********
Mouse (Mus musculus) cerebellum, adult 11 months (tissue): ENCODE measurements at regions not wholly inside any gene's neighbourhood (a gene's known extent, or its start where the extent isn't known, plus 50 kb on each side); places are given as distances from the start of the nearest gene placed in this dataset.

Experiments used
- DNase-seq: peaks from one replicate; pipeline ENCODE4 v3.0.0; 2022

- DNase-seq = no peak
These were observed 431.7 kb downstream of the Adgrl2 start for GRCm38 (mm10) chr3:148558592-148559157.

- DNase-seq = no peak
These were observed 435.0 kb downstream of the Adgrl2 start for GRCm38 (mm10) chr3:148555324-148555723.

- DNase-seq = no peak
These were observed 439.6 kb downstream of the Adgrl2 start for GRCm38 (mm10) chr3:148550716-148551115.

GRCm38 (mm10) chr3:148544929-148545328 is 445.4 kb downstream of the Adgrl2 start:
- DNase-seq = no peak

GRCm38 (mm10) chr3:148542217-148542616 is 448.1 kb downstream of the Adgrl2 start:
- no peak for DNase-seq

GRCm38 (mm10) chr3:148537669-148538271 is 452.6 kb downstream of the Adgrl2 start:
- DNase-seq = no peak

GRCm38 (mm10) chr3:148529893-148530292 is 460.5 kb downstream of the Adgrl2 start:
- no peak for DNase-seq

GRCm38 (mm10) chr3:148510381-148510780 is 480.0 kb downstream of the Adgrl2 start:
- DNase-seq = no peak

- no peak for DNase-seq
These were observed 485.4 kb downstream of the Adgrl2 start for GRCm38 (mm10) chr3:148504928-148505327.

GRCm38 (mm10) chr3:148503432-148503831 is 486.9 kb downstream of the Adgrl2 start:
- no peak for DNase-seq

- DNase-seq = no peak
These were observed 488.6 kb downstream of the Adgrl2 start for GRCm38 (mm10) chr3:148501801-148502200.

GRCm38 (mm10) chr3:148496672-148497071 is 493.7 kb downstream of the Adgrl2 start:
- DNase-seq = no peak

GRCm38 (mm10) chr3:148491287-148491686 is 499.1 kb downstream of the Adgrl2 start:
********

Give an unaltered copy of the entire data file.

Mouse (Mus musculus) cerebellum, adult 11 months (tissue): ENCODE measurements at regions not wholly inside any gene's neighbourhood (a gene's known extent, or its start where the extent isn't known, plus 50 kb on each side); places are given as distances from the start of the nearest gene placed in this dataset.

Experiments used
- DNase-seq: peaks from one replicate; pipeline ENCODE4 v3.0.0; 2022

- DNase-seq = no peak
These were observed 431.7 kb downstream of the Adgrl2 start for GRCm38 (mm10) chr3:148558592-148559157.

- DNase-seq = no peak
These were observed 435.0 kb downstream of the Adgrl2 start for GRCm38 (mm10) chr3:148555324-148555723.

- DNase-seq = no peak
These were observed 439.6 kb downstream of the Adgrl2 start for GRCm38 (mm10) chr3:148550716-148551115.

GRCm38 (mm10) chr3:148544929-148545328 is 445.4 kb downstream of the Adgrl2 start:
- DNase-seq = no peak

GRCm38 (mm10) chr3:148542217-148542616 is 448.1 kb downstream of the Adgrl2 start:
- no peak for DNase-seq

GRCm38 (mm10) chr3:148537669-148538271 is 452.6 kb downstream of the Adgrl2 start:
- DNase-seq = no peak

GRCm38 (mm10) chr3:148529893-148530292 is 460.5 kb downstream of the Adgrl2 start:
- no peak for DNase-seq

GRCm38 (mm10) chr3:148510381-148510780 is 480.0 kb downstream of the Adgrl2 start:
- DNase-seq = no peak

- no peak for DNase-seq
These were observed 485.4 kb downstream of the Adgrl2 start for GRCm38 (mm10) chr3:148504928-148505327.

GRCm38 (mm10) chr3:148503432-148503831 is 486.9 kb downstream of the Adgrl2 start:
- no peak for DNase-seq

- DNase-seq = no peak
These were observed 488.6 kb downstream of the Adgrl2 start for GRCm38 (mm10) chr3:148501801-148502200.

GRCm38 (mm10) chr3:148496672-148497071 is 493.7 kb downstream of the Adgrl2 start:
- DNase-seq = no peak

GRCm38 (mm10) chr3:148491287-148491686 is 499.1 kb downstream of the Adgrl2 start: